Euro-Area Expansion Set for Pause After Lithuania’s EntryMilda Seputyte
Lithuania’s euro adoption tomorrow is drawing a curtain on a round of expansion into eastern Europe as larger economies in the region cling to their currencies after the monetary union’s crisis dimmed its appeal.
The nation of 3 million, passed up for membership in 2006, will become the 19th country to share Europe’s common currency, putting the entire Baltic region in the bloc after neighboring Latvia’s accession a year ago and Estonia’s in 2011. While Romania has set 2019 for joining the euro, other ex-communist members of the European Union, including Poland, the Czech Republic and Hungary, have abandoned adoption targets.
“The larger eastern European economies have used their currencies as a tool when the economies have been weak,” said Liza Ermolenko, an analyst at Capital Economics in London. “Giving up this strong tool for them is not very attractive, especially given the problems in the euro zone and the fact that using the euro also brings sufficient costs.”
Lithuania’s entry highlights the conflicting attitudes in a region that threw off communism a quarter-century ago, with the euro area’s sovereign debt crisis shaking public confidence in the currency. Political turmoil in Greece, which faces snap elections next month, has roiled financial markets anew, reviving memories from 2012 when its euro membership was in jeopardy.
Lithuania was among the eight eastern European countries that joined the EU in 2004 and committed to adopting the common currency after meeting the entry criteria. The group also included Hungary, Poland, the Czech Republic, Estonia, Latvia, Slovakia, and Slovenia. The last four have already joined the euro.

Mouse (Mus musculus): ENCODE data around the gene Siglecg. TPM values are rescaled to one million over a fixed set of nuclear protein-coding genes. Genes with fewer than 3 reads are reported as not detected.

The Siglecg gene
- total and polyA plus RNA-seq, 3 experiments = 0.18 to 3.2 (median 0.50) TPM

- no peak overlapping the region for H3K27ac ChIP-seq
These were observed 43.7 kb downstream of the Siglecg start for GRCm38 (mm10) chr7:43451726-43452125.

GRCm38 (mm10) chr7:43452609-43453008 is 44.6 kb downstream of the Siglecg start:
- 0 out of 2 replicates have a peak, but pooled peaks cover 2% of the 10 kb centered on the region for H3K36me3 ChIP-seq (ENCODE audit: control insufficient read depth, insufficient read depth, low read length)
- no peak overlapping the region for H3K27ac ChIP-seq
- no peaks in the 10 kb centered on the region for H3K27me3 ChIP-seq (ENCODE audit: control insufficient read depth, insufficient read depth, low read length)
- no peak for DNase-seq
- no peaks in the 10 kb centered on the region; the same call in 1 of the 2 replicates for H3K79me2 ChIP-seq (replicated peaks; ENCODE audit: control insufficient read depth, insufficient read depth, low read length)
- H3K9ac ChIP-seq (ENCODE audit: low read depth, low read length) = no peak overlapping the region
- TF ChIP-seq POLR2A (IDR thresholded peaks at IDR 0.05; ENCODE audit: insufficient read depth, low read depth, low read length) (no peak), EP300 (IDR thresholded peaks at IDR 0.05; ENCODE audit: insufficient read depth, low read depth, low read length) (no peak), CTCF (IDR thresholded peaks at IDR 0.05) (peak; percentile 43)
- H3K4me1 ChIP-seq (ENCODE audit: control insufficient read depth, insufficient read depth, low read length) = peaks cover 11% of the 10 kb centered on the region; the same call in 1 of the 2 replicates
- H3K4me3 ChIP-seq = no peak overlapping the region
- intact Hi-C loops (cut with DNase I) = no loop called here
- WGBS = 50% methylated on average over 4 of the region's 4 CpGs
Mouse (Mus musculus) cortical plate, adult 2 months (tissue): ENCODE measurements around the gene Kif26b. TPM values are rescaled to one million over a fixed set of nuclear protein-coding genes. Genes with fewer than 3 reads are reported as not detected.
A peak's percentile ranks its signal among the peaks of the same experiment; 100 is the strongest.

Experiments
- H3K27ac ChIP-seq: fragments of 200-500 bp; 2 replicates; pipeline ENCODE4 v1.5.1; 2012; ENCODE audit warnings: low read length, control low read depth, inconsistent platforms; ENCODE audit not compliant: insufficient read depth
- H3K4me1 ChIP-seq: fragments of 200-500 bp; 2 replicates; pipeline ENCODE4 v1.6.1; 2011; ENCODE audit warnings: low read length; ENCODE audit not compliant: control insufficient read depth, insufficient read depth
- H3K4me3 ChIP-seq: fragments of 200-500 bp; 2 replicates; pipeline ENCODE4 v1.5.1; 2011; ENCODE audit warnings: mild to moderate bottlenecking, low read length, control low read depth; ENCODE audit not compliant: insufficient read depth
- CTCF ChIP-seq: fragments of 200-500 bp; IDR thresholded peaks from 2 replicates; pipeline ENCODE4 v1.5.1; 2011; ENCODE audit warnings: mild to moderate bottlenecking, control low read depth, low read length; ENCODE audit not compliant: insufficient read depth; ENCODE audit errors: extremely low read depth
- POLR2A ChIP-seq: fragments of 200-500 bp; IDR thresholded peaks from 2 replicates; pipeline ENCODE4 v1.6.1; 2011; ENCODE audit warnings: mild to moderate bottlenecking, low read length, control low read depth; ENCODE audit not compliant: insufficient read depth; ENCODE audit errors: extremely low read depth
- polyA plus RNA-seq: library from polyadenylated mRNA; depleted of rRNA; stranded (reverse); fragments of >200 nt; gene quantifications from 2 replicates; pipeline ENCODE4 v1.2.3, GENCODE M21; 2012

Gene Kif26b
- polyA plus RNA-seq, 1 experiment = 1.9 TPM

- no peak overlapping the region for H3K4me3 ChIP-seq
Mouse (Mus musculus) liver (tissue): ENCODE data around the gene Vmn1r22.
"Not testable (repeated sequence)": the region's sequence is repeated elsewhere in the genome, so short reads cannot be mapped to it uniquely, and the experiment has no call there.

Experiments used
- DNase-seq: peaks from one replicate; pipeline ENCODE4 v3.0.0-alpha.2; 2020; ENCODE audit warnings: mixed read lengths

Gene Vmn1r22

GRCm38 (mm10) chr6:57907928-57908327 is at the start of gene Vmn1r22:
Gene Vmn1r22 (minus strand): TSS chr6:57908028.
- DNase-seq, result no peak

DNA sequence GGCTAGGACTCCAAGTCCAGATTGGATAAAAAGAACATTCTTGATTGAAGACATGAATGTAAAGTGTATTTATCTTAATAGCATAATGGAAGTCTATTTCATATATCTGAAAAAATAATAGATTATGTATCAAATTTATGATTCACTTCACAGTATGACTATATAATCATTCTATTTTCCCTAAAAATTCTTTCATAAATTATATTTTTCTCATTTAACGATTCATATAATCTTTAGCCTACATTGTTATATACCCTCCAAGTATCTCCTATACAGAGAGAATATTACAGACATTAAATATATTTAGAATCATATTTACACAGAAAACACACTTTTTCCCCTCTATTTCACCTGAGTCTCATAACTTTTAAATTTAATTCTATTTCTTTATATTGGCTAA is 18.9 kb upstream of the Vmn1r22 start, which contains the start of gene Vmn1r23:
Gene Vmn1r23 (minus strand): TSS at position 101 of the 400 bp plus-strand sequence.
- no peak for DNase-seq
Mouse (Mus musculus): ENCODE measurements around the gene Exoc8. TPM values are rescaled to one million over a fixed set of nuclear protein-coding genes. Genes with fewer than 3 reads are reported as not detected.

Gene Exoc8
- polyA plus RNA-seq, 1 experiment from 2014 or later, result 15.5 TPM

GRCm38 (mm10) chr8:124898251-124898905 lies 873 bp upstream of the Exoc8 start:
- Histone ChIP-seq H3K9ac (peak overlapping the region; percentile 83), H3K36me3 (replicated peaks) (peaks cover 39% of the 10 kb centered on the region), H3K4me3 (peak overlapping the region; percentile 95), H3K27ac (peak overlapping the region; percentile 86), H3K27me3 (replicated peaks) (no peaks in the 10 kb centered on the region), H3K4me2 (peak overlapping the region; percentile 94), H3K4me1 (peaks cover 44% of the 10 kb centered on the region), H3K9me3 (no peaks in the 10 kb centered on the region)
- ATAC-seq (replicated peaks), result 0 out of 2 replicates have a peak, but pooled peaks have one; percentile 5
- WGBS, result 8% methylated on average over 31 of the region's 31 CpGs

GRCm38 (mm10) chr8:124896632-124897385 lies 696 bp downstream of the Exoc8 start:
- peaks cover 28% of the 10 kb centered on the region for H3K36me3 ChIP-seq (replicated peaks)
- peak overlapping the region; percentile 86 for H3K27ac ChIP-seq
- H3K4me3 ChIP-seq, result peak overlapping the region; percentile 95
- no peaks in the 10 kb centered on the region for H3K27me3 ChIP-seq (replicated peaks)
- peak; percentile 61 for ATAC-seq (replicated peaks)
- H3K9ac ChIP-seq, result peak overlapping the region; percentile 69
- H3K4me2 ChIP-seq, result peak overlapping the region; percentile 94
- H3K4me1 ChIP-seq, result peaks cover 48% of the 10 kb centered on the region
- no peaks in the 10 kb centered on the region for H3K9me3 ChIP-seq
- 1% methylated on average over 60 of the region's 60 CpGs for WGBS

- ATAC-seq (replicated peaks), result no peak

“Lithuania will indeed likely be the last addition to the bloc for years to come,” said Otilia Dhand, an analyst at Teneo Intelligence in London. “Other central and eastern European countries appear to be taking no concrete steps toward accession.”
Central banks in the rest of eastern Europe are seeking to retain independence to fine-tune their policies and ride out economic turmoil.
Having control over its own currency has allowed the Czech National Bank to weaken the koruna by intervening in foreign-exchange markets in November 2013 for the first time in 11 years as it fought off deflation risks.
Poland’s independent monetary policy helped it become the only EU economy to avoid recession since the debt crisis erupted in 2009. Polish central bank Governor Marek Belka said last week his country’s economy wouldn’t be better off in the euro area, making it “very dangerous and risky” to join right now.
The euro-area economy risks a renewed slowdown, with the European Central Bank estimating growth at 0.9 percent this year and 1.6 percent in 2015. That compares with better-than-forecast gains in Poland and the Czech Republic, where gross domestic product last quarter expanded 3.3 percent and 2.4 percent, respectively. Hungarian GDP rose 3.2 percent in the third quarter from a year earlier.
While support for the euro has grown in Lithuania, polls show the public opposed to joining the bloc in nearby countries.